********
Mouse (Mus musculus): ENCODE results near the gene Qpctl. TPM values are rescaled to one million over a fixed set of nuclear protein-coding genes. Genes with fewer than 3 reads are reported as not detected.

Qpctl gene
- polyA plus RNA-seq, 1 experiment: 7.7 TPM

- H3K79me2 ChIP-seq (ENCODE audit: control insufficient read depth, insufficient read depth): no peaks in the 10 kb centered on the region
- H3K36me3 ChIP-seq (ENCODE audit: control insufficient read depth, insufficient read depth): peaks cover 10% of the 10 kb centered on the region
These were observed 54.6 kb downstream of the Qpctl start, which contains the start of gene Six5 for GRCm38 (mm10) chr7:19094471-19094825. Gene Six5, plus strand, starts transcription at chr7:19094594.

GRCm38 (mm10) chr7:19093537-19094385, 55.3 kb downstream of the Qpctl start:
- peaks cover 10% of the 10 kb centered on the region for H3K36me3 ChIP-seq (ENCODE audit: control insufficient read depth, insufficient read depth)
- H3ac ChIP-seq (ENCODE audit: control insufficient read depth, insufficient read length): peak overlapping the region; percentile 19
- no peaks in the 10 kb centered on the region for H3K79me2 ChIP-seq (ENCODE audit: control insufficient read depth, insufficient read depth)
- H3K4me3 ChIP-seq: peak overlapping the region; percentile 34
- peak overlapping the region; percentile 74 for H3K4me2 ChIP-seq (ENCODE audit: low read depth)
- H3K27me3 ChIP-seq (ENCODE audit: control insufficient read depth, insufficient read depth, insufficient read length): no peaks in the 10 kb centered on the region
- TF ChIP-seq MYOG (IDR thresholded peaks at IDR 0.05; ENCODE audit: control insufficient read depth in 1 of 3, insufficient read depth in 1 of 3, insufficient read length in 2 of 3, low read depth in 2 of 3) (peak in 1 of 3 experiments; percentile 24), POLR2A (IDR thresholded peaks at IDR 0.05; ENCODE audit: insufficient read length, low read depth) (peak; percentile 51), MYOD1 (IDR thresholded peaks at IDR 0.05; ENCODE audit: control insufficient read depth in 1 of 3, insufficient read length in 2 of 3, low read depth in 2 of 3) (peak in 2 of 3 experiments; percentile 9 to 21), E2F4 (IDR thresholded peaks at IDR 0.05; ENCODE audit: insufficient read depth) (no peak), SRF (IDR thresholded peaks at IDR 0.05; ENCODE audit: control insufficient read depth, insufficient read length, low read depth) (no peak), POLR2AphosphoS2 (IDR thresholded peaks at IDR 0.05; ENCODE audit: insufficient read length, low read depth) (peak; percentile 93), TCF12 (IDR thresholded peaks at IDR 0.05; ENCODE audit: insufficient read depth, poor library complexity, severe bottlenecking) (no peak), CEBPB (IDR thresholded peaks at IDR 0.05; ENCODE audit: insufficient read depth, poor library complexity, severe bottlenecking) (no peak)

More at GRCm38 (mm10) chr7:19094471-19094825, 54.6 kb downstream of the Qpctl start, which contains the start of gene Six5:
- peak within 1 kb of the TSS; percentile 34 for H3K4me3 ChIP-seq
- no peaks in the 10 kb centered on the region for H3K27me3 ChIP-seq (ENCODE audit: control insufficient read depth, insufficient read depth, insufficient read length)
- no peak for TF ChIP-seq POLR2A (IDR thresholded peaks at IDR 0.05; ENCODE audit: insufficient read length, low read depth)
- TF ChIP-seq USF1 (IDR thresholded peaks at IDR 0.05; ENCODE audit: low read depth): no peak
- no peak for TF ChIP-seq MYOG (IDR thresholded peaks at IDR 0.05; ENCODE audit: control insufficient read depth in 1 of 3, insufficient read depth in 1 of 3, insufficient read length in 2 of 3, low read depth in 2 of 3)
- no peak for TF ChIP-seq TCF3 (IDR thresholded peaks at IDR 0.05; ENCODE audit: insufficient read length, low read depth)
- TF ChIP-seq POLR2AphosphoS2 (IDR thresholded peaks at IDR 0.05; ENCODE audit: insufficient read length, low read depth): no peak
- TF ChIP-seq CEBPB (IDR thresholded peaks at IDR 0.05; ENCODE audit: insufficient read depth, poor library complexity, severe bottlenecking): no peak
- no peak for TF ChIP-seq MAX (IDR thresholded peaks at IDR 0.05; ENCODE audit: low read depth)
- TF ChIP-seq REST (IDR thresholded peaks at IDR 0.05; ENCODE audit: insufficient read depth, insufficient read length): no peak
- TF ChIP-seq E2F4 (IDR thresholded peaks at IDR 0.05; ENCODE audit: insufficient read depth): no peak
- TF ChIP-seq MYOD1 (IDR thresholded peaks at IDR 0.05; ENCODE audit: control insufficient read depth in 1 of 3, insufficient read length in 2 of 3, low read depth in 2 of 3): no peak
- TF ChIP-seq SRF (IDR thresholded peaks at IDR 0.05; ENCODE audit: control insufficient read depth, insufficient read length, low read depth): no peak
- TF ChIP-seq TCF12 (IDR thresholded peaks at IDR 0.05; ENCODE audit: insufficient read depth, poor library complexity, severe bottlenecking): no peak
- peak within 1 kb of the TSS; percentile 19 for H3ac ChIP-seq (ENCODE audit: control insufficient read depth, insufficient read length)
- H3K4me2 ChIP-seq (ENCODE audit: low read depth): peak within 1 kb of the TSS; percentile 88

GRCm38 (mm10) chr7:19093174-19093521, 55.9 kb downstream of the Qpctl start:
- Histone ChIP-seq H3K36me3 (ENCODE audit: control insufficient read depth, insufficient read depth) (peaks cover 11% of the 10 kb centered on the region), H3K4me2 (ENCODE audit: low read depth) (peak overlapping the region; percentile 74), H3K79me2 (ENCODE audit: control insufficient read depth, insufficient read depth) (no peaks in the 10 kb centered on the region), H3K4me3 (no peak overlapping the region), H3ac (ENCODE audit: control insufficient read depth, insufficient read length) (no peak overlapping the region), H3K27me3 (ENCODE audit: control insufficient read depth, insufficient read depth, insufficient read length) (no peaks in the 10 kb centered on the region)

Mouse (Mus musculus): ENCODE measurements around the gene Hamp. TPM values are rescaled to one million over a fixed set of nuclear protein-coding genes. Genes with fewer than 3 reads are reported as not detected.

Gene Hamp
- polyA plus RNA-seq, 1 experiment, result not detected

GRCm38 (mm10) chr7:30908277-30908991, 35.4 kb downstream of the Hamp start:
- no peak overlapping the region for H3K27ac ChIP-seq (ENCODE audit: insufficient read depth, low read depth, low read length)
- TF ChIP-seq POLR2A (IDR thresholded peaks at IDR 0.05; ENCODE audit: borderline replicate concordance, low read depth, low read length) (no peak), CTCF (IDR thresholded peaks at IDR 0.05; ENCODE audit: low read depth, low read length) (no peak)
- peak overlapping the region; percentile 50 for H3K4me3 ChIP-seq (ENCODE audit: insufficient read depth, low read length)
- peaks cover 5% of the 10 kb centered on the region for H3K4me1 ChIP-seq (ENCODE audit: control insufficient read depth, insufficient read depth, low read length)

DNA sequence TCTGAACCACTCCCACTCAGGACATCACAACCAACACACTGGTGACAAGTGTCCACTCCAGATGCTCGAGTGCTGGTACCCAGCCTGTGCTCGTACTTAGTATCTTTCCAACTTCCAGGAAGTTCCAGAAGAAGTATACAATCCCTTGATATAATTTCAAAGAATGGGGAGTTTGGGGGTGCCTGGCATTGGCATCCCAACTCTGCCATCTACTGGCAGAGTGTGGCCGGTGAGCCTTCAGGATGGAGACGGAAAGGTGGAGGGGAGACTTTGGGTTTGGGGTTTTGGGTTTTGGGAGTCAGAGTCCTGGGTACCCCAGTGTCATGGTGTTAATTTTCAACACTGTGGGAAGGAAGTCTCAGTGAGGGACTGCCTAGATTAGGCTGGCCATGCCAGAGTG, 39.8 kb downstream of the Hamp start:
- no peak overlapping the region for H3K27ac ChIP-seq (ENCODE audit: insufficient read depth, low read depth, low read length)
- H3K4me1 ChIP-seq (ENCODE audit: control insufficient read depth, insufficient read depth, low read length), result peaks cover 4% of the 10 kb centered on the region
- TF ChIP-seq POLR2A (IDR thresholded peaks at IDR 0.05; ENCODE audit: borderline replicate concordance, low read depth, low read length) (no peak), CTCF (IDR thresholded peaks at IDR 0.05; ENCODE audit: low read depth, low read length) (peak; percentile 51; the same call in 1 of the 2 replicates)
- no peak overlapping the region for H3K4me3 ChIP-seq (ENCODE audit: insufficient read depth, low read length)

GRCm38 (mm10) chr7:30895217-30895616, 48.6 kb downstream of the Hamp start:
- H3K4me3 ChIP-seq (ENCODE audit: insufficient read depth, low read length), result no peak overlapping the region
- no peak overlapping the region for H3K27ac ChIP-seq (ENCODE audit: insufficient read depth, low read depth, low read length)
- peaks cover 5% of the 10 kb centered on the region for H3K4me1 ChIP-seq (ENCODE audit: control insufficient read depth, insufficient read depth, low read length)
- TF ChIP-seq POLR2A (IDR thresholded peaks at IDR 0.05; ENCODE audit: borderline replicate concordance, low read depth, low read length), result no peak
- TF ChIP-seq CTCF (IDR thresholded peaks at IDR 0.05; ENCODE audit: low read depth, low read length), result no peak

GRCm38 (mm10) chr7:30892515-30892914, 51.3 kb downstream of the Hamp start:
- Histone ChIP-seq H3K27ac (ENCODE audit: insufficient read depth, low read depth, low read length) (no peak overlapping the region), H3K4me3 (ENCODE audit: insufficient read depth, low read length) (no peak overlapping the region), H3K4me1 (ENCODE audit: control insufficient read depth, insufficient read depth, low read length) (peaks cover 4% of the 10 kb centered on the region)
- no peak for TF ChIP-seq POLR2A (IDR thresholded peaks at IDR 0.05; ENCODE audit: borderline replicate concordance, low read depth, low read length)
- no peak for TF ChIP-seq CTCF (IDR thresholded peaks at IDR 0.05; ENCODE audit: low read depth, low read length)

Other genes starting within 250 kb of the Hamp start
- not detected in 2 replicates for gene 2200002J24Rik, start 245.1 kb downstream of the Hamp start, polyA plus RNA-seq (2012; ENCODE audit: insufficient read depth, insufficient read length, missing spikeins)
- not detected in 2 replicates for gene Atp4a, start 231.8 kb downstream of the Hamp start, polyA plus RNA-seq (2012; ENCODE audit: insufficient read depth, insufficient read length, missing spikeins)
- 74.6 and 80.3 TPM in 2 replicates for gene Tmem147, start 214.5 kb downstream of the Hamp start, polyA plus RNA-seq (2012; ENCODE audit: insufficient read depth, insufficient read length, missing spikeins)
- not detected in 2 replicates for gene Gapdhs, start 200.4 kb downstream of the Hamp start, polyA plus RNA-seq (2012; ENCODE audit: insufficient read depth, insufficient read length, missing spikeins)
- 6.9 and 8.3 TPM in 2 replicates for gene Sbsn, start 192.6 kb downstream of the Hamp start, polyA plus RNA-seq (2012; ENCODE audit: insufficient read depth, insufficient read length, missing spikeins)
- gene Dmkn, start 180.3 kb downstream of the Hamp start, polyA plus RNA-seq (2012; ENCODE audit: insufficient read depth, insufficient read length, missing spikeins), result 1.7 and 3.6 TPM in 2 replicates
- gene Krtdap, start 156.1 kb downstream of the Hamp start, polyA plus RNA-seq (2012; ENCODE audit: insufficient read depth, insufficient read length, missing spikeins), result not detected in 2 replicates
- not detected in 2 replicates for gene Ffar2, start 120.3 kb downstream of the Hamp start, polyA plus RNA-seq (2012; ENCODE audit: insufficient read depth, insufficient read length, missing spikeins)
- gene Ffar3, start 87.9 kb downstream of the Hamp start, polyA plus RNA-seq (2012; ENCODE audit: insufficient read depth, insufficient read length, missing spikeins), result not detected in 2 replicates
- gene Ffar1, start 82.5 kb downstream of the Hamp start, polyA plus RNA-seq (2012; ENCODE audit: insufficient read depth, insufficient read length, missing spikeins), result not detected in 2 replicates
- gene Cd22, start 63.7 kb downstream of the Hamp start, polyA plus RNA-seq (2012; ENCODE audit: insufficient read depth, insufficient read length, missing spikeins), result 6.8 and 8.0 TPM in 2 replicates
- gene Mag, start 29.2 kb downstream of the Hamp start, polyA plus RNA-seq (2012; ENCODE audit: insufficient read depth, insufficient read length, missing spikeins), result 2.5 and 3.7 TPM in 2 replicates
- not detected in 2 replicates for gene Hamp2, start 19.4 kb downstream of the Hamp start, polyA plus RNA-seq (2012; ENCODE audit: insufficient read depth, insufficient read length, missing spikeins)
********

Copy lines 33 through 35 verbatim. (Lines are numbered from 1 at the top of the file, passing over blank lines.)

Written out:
- Histone ChIP-seq H3K36me3 (ENCODE audit: control insufficient read depth, insufficient read depth) (peaks cover 11% of the 10 kb centered on the region), H3K4me2 (ENCODE audit: low read depth) (peak overlapping the region; percentile 74), H3K79me2 (ENCODE audit: control insufficient read depth, insufficient read depth) (no peaks in the 10 kb centered on the region), H3K4me3 (no peak overlapping the region), H3ac (ENCODE audit: control insufficient read depth, insufficient read length) (no peak overlapping the region), H3K27me3 (ENCODE audit: control insufficient read depth, insufficient read depth, insufficient read length) (no peaks in the 10 kb centered on the region)

Mouse (Mus musculus): ENCODE measurements around the gene Hamp. TPM values are rescaled to one million over a fixed set of nuclear protein-coding genes. Genes with fewer than 3 reads are reported as not detected.

Gene Hamp